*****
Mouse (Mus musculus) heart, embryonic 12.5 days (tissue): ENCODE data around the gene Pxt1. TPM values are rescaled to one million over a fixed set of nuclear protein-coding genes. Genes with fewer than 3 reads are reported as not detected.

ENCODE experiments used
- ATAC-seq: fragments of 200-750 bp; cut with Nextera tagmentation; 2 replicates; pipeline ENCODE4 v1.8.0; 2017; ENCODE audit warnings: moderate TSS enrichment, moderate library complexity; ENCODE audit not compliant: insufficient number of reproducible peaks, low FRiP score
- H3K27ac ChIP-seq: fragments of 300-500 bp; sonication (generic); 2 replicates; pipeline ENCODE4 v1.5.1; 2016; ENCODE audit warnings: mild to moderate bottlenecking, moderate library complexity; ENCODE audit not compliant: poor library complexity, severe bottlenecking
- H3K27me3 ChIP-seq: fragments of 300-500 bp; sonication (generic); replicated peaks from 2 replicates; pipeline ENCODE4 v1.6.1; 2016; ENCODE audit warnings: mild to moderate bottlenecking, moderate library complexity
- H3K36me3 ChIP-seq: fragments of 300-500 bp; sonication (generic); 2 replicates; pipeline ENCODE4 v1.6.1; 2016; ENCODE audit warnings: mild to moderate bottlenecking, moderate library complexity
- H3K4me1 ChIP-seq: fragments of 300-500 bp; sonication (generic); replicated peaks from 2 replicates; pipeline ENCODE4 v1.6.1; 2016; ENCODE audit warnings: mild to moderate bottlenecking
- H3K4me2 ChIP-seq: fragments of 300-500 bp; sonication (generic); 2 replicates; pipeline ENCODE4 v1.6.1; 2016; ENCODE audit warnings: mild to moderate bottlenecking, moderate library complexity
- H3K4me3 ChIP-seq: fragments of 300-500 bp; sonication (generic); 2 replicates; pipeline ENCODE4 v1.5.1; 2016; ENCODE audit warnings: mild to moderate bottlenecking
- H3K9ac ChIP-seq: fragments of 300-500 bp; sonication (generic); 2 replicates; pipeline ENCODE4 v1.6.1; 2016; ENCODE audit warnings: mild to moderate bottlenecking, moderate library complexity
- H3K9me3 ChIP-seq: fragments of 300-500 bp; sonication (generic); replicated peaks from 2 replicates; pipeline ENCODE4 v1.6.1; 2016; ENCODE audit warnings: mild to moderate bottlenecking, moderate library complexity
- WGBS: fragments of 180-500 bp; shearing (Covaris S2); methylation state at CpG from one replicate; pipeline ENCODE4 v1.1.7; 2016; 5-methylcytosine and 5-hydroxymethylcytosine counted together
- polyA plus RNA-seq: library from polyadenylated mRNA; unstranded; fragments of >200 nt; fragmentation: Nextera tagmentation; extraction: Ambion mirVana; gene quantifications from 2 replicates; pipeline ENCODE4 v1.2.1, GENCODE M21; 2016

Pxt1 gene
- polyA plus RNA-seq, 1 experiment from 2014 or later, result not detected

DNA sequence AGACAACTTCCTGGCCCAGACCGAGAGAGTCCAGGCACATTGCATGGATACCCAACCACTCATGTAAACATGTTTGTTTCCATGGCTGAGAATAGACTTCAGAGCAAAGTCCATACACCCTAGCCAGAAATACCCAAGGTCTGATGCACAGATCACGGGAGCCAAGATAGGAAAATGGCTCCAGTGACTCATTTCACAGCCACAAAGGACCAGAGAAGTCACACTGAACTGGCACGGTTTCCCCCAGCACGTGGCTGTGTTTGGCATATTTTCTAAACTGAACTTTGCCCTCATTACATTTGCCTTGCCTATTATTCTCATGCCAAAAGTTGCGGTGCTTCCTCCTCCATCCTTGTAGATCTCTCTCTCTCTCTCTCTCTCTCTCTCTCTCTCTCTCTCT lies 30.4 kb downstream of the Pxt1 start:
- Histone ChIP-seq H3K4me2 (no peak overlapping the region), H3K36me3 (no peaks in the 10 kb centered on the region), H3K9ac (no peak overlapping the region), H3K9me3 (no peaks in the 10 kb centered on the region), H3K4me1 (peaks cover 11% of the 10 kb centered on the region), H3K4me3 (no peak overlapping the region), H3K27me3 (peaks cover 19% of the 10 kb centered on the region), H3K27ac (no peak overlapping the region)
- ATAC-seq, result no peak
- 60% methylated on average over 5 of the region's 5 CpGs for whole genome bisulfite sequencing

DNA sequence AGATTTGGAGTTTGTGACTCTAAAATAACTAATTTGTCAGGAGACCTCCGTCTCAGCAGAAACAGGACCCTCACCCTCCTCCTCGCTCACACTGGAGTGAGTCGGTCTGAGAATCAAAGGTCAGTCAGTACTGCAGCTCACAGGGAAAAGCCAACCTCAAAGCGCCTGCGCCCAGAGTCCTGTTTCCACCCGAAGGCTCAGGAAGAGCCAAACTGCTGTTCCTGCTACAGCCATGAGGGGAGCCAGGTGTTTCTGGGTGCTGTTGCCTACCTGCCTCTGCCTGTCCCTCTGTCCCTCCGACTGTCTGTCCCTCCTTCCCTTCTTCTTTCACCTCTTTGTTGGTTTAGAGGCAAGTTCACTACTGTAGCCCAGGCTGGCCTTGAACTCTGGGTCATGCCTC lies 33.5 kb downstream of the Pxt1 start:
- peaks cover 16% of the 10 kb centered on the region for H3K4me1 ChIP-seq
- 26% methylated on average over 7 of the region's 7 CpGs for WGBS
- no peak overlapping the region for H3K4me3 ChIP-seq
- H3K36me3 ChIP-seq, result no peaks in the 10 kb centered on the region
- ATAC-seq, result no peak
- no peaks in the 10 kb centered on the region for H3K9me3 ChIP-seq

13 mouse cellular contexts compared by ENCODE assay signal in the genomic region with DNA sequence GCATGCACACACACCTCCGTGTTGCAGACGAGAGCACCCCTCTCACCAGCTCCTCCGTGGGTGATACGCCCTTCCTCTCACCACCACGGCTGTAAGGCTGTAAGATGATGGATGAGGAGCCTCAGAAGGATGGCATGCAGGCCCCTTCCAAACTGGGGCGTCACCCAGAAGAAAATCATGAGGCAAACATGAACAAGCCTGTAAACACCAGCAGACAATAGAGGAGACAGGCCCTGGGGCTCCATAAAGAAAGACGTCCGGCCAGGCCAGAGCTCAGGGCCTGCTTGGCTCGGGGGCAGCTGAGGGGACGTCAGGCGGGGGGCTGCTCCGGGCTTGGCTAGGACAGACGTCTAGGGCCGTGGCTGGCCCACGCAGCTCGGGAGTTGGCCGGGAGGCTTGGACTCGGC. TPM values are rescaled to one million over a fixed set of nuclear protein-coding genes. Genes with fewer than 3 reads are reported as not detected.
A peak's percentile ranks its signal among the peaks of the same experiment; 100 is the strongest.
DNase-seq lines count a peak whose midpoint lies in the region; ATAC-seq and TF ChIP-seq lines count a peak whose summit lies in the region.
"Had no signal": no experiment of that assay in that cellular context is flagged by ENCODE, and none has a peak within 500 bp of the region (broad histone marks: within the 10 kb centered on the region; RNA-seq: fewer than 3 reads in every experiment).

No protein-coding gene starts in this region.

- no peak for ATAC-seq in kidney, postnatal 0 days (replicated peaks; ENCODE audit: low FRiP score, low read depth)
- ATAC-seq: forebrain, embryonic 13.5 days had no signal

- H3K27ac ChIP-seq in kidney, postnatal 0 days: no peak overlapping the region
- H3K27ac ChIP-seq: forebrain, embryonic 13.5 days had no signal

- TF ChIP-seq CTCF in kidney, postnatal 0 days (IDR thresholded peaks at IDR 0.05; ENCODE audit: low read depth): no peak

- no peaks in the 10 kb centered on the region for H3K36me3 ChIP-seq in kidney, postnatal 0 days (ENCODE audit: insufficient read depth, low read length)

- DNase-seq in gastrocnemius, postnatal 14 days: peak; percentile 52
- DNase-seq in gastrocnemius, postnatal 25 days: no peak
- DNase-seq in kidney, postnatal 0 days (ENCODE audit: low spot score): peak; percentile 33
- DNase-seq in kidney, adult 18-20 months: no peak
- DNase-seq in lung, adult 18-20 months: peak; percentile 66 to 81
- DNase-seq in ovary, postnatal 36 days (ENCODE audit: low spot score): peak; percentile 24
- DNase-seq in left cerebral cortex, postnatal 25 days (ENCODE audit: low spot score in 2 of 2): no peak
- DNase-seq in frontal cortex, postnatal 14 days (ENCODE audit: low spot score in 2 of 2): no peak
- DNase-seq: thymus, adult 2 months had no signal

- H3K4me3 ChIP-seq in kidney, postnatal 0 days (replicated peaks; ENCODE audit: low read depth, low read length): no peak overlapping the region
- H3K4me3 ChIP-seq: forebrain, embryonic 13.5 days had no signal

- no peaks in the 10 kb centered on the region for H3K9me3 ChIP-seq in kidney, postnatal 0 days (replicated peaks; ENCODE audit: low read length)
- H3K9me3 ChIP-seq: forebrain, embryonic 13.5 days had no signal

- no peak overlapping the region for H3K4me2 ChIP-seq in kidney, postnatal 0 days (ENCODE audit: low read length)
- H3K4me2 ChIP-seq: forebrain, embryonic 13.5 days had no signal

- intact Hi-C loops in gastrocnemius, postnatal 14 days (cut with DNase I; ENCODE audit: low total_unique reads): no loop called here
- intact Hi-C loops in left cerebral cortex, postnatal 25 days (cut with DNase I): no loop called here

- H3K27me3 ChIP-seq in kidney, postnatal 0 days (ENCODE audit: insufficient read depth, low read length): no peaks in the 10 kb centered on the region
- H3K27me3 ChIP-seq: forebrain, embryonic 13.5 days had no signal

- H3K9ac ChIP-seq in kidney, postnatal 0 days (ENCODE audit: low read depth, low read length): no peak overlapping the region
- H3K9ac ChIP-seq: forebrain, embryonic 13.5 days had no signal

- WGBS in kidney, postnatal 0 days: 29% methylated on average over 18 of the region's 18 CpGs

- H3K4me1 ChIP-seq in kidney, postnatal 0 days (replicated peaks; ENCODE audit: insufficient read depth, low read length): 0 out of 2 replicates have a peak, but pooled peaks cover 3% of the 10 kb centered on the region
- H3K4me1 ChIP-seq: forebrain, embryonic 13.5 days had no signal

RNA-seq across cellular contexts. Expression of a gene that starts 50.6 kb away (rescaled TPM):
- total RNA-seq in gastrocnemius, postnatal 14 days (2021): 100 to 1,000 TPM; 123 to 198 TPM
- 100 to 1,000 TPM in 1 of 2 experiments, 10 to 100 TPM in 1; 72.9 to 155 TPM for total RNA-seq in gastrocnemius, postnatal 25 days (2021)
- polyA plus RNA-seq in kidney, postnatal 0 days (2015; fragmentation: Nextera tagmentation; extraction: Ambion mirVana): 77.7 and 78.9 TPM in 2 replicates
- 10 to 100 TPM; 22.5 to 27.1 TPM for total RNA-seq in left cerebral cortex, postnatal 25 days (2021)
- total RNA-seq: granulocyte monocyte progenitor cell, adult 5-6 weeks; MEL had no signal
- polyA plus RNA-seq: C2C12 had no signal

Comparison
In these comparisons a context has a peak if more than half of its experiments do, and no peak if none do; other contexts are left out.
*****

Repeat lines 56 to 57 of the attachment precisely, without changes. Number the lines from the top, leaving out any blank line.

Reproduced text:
- H3K27me3 ChIP-seq: forebrain, embryonic 13.5 days had no signal

- H3K9ac ChIP-seq in kidney, postnatal 0 days (ENCODE audit: low read depth, low read length): no peak overlapping the region